maybe with a bigger budget they can afford to clothe everyone in the parade this year lmfao sooooo nasty....its good u love ur bodies folks but no need to traumatize other people Being gay doesnt mean u have to push everything to the extreme...def doesnt get anyone closer to equality and equal treatment. I just wish they could make the parade something to be proud instead of making it look like all homosexuals r over the top perverts. It worries me sometimes to be labeled as part of the "gay community"....id rather just be a part of "the community" in its entirety. Not sub categorized. Just try to make this years parade more about celebrating the fact that its ok to be gay and we are amazing people too instead of it being all about sex and bodies. I would like to be #proudofpride!
How disgusting it is that you
How disgusting it is that you judge people on appearance in your community. Ya it would be amazing to be part of "the community" but we aren't totally accepted. The reason to pride is to fight for our right to be gay and express ourselves. Do you remember the bath house raids? stonewall? Though I don't express myself by getting down to my knickers and sparkling up my chest, I applaud those who do. We have been forced to feel ashamed for too long. We have been forced to hide for too long. For some people even here in Canada this is the only day in the year they are truly free. Let's not shame them of that?
If we didn’t “judge,” we wouldn’t be gay
If we didn't judge by appearances, we would truly be shallow, to paraphrase Wilde. We'd also be heterosexual, because we would bar ourselves from judging whom we’re attracted to. What you're shouting about puts us down a much slipperier slope than mere complaining about guys in “knickers,” which nobody wears in Canada in the first place.
How much goes to the QuAIA-controlled human rights conference?
I wonder how much taxpayer money from the City of Toronto and the Province of Ontario will go towards the QuAIA-controlled "human rights conference" at World Pride 2014. The conference is co-chaired by QuAIA supporter Doug Kerr, who has already shown that the conference will be about unjustly libeling and bashing Israel, while ignoring the horrendous human rights violations of Israel's enemies.
If the shoe fits...
a·part·heid (-pärtht, -ht) n. 1. An official policy of racial segregation formerly practiced in the Republic of South Africa, involving political, legal, and economic discrimination against nonwhites. 2. A policy or practice of separating or segregating groups. 3. The condition of being separated from others; segregation.
But does the shoe fit?
This is the question raised in a recent Application to the Ontario Human Rights Tribunal I launched.

Is it fair or reasoned to describe Israel in this way? Is it racist? Does it belong in a Pride mandate that only says, "fun festival".

The Tribunal has yet to set a date for a hearing, hopefully its before June. I've declined mediation to make it ASAP.

Israel is Not an Apartheid State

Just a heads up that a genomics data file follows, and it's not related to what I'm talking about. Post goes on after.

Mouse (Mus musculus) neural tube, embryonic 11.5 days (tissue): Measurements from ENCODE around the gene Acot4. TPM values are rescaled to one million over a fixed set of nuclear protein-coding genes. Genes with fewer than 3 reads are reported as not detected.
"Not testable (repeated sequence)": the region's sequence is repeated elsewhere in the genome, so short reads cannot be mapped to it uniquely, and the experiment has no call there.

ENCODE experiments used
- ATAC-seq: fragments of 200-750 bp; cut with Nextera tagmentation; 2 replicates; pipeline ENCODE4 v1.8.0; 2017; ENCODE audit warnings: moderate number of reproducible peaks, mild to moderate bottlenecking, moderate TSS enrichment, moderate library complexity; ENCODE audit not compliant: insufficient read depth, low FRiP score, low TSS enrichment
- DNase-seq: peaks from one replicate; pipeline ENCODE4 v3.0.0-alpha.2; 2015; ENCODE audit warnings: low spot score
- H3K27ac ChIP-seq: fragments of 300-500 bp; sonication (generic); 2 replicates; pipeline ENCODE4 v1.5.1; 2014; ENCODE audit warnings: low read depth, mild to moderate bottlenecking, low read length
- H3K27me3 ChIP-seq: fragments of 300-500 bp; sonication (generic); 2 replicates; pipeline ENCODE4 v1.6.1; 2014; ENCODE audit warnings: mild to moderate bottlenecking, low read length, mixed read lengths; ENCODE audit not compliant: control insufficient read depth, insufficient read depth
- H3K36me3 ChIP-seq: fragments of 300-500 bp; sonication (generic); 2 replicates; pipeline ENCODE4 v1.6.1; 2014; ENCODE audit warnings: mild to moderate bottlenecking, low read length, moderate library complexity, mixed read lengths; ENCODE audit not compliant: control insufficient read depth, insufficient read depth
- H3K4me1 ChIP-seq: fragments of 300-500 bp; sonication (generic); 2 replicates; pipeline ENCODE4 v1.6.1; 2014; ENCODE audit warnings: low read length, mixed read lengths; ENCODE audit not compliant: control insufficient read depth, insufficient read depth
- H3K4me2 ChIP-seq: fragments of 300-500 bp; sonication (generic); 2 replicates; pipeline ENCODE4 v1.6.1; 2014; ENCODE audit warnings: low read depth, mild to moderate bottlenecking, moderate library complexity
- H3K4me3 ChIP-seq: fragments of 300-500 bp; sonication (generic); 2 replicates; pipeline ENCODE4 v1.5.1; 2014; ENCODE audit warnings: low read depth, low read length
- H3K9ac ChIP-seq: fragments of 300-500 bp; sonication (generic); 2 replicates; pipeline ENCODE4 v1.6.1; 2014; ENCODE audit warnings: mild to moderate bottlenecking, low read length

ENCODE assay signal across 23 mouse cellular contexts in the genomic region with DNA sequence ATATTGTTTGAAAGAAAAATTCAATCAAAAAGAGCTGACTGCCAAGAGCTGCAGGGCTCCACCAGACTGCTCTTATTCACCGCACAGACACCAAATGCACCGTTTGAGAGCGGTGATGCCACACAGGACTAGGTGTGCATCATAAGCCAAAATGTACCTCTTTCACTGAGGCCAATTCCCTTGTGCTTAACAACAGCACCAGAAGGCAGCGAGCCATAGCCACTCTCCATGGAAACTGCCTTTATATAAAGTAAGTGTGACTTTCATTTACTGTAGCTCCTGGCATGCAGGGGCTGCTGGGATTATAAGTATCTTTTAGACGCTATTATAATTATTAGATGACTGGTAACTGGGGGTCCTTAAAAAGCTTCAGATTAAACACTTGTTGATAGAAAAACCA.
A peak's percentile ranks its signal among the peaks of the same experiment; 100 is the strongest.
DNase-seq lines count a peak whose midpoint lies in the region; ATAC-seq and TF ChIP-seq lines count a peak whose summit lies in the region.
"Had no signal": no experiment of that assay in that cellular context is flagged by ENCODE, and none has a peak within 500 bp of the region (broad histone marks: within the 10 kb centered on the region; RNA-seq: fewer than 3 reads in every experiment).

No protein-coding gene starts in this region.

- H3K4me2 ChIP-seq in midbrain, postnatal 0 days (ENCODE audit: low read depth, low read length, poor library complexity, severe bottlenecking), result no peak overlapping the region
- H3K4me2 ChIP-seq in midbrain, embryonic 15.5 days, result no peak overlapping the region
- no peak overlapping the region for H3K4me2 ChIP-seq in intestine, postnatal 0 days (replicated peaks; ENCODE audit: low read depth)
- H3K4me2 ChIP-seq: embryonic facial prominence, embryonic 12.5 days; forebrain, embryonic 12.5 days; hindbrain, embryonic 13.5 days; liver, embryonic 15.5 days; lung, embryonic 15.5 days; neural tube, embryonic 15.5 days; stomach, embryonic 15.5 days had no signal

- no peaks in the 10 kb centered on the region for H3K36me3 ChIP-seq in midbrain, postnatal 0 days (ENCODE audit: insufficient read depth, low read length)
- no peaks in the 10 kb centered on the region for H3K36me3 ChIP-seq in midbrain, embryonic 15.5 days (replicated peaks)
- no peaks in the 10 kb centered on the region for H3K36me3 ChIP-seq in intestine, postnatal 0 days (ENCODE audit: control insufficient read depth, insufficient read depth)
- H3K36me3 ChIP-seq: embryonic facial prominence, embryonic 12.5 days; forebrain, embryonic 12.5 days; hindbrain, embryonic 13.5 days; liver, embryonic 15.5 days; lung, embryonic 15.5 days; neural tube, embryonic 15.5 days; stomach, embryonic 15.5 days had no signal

As noted by The Jewish Federations of North America,

  • The accusation that Israel is an apartheid state is factually and morally incorrect. Those making this claim seek only to isolate and demonize Israel from the family of nations and undermine the right of the Jewish people, like all other peoples, to national independence in a homeland.
  • Apartheid-era South Africa was a state-sanctioned system of racial separation and discrimination which dominated nearly every aspect of daily life between 1948 and 1994. This is not the case in Israel, where there is one law for all citizens and minorities have full political rights. These rights are enshrined in Israel’s legal system, including its founding document – the Declaration of Independence.
  • Israel, like every other liberal democracy, faces challenges in ensuring fair and equitable treatment of its minority citizens. Nevertheless, Israel’s track record compares favorably with other pluralistic democracies, especially when considering how precarious and vulnerable the state was for much of its existence. Freedoms, such as freedom of press, speech and religion, are centerpieces of Israeli law.
  • Israeli citizens, regardless of race, religion, or nationality, have the ability to challenge their government’s actions. A petition may be brought before the Supreme Court’s High Court of Justice, which has previously allowed citizens to successfully challenge government actions and policies, including operations of the Israel Defense Forces.
  • The situation in the West Bank and Gaza is not comparable and must be viewed within the context of the ongoing conflict. Check points, security roads, identification cards and security barriers separate Palestinian residents of the West Bank and Gaza from Israel’s citizens, providing physical security from the threat of attacks. A balance is required to ensure security for Israelis while working to ease pressure on Palestinians. This issue is constantly debated in Israel, and the High Court has heard many Palestinian submissions. Rather than misusing the concept of apartheid, critics should look for means to work with people of goodwill on both sides to advance towards a negotiated two-state solution.
  • Israel today is a pluralistic and democratic society, which provides it with a method of self-correction. Israelis have a range of views on the conflict and critics should build bridges with those that seek peace. Those promoting the apartheid allegation are simply exploiting this term to tell an anti-Israel story that undermines Israel’s right to exist by falsely equating Israel to racist and genocidal regimes.